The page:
Steal his simple business model
What’s up Gym World?
If your background is in CrossFit, the name Rick Mayo may not be familiar, but in the rest of the industry, he’s kind of a big deal.
Some refer to him as the “godfather of small group personal training.”
Since 1992 he’s run Alloy Personal Training, and through trial and error, he’s developed a simple model that he now is franchising.
And it’s taking off. In fact, Gym World’s very own Mark Fisher loves it so much that he bought a franchise.
Here’s the model that Rick is using to scale to 200 locations in five years:
1. Start with your dream customer in mind
Ask a gym owner: “what is your target customer?” Most will say, “Anyone who is looking to lose weight.”
Rick started with his dream customer and dream pricepoint, and then worked backwards to build a concept they’d love.
Rick targets people between 40- to 60-years old who
- are type A
- have flexible schedules, &
- live in expensive suburban neighborhoods
There are plenty of concepts that are fighting over this customer, so here’s what he does to stand out:
Alloys are located in shopping centers where his dream clients shop. This makes it easier for franchisees to “pound the pavement” and develop relationships. Also, being around premium brands makes his brand feel more premium.
Alloy is specific about the language their franchisees use. They want to be perceived as a personal training space, and they want to be anchored to personal training prices. For example:
- They deliver small group personal training not semi-private training. Lots of people search for personal training, and very few search for “semi-private training.” This makes it easier to rank for a more valuable keyword.
- While Alloy coaches can train up to 6 clients simultaneously, everything is referred to as a session because you don’t go to a personal training class; you go to a personal training session.
Alloy HQ invested heavily in architects and interior designers. They want their spaces to feel premium and timeless to their dream client.
Details matter here. Everything from the color choice, the front desk placement, how equipment is organized, and what light fixtures are used—are chosen with their avatar in mind.
He thinks the current trend of black spaces with hexagonal lighting, which he refers to as the “Russian vodka bar look,” attracts the wrong type of person and will go out of style.
💡 Most first-time gym owners cheap out on investing in brand and aesthetics. This is a mistake. Small investments in the look and feel of your space can lead to large increases in the value of a gym. Here’s what I mean: A profitable gym will sell at 2-4x earnings. Let’s say that spending an extra $100k making your space nice allows you to charge $50/mo more per member. If you have 150 members, that’s an extra $7,500/mo or $90,000/yr more in revenue. If that all makes its way to your bottom line, your gym is worth $180,000 to $360,000 more, plus you get to pocket an additional $90,000 every year you’re in business. Sounds like a better return than the S&P 500 to me.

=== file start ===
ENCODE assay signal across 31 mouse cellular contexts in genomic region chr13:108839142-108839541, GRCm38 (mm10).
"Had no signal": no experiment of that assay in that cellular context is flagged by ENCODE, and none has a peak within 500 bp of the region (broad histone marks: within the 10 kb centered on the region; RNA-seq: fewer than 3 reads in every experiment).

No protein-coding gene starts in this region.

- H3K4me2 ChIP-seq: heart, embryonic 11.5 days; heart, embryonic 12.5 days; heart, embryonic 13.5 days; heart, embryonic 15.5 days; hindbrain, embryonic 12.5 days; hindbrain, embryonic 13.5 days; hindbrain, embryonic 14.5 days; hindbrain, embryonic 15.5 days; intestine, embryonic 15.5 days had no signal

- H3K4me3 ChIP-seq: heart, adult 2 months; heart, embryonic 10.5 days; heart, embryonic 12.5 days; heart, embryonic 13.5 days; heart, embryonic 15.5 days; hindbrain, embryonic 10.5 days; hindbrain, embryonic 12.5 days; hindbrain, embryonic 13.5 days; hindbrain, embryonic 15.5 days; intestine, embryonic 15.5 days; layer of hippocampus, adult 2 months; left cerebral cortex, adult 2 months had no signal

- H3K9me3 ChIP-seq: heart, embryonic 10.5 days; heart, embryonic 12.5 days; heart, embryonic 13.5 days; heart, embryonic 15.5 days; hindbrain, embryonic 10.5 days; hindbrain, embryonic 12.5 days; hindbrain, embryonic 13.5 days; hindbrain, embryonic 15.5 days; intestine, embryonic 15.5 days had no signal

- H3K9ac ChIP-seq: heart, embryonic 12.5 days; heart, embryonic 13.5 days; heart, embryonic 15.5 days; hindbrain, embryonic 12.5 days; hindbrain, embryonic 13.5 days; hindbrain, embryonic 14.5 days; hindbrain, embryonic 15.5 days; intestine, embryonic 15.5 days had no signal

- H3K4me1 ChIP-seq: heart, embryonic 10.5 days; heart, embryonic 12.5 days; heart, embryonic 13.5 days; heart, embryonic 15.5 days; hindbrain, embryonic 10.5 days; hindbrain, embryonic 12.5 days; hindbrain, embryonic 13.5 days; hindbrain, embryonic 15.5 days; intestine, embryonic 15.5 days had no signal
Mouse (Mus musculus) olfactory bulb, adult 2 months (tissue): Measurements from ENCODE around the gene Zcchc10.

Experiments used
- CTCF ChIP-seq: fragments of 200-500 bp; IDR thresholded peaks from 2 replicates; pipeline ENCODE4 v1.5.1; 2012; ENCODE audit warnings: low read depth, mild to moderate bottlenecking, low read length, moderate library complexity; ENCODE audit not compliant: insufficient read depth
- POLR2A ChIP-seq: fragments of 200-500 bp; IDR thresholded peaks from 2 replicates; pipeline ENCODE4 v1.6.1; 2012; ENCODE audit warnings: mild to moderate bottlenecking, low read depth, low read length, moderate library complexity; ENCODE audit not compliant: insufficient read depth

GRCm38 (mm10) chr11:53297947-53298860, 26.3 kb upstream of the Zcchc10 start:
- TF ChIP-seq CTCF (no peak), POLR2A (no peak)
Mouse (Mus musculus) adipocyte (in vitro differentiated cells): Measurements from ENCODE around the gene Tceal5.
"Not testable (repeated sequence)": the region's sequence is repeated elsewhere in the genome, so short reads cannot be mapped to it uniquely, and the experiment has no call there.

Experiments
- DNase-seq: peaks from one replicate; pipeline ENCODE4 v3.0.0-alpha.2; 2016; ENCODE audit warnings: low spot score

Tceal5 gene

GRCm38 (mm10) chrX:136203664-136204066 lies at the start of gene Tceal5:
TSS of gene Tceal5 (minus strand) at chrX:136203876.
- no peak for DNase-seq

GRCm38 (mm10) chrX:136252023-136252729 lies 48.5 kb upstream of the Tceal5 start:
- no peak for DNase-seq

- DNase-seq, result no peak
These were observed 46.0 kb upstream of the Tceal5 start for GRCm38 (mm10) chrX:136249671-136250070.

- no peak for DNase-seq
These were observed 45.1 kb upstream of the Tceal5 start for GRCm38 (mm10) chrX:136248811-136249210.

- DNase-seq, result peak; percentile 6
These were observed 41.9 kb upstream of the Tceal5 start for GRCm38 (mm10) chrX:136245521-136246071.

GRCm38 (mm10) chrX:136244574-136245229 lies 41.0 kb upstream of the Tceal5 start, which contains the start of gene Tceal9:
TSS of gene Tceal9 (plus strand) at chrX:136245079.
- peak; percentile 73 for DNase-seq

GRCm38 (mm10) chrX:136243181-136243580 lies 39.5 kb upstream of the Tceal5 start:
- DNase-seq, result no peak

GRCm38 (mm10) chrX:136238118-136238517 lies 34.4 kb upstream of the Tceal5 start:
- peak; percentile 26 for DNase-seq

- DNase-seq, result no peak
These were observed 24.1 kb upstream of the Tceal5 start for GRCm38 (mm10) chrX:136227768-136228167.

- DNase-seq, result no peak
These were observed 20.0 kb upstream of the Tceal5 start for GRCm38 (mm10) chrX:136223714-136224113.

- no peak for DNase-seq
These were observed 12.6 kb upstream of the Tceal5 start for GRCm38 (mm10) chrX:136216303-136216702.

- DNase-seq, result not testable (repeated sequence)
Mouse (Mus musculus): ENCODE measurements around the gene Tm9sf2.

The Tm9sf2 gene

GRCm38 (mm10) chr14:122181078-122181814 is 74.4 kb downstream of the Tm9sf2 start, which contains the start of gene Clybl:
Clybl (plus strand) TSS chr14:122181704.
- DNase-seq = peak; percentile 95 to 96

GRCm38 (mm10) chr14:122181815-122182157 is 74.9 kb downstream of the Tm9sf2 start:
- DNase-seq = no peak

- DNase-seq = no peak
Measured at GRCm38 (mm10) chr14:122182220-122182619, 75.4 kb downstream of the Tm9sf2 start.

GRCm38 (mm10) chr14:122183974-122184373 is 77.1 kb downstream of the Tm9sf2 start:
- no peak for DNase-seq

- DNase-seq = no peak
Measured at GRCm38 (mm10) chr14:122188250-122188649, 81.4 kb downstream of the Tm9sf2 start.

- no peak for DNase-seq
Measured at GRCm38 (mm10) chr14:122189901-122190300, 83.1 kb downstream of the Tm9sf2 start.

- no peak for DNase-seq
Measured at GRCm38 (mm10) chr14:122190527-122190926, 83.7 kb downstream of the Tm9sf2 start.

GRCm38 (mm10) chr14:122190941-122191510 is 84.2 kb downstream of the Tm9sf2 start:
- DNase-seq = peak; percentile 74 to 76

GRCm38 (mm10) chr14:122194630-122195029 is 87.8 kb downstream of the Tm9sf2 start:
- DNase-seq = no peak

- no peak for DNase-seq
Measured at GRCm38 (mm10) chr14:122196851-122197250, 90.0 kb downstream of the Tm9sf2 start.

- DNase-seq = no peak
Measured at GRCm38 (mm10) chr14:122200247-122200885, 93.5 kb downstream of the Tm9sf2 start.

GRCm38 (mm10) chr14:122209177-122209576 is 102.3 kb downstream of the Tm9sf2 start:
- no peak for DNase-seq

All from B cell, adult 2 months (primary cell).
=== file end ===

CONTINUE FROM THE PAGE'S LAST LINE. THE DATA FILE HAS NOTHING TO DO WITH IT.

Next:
2. Build a good business model
A franchise with a broken model will never scale. Rick says only 2% of franchises ever make it past 100 locations.
To be a good franchisor, you need to build a good business that’s replicable.
To me, a good business that’s worth replicating is simple and profitable. Alloy is both.
Alloy offers one kind of training, and at capacity, it only requires 2.5 staff members.
To run multi-location well, you need good operators, yet most gym owners struggle with this. Alloy uses a fitness recruiter to help fill key positions.
Each location caps at ≈150 members and costs ≈$350/mo.
If we do the math, that’s $52,500 in monthly revenue or ≈$600k annually.
If I had to guesstimate the expenses for an average location, it’d look something like this:
- staff pay: 2.5 staff members x $50k/yr = $125k
- rent: $6k/mo or ≈$75k/yr
- other: $10k/mo or ≈$120k/yr
This leaves the owner with ≈$250k in profit. Not bad for a 1,500-2,000 sq ft gym.
Lessons for Gym Owners
In the words of Steve Jobs,
Simplicity scales, complexity fails.
Rick has been refining his model over the past 30 years. He said over time, he’s made things as simple as possible, which has probably made him way more money than if he tried to overcomplicate his business.
Most gym owners love tinkering and “optimizing” their gyms. They experiment with new systems, new programs, and different packages and prices. It usually does more harm than good.
Most of us are better served getting out of our own way.
So the question is: how can you make your business simpler and easier to run?
Until next week,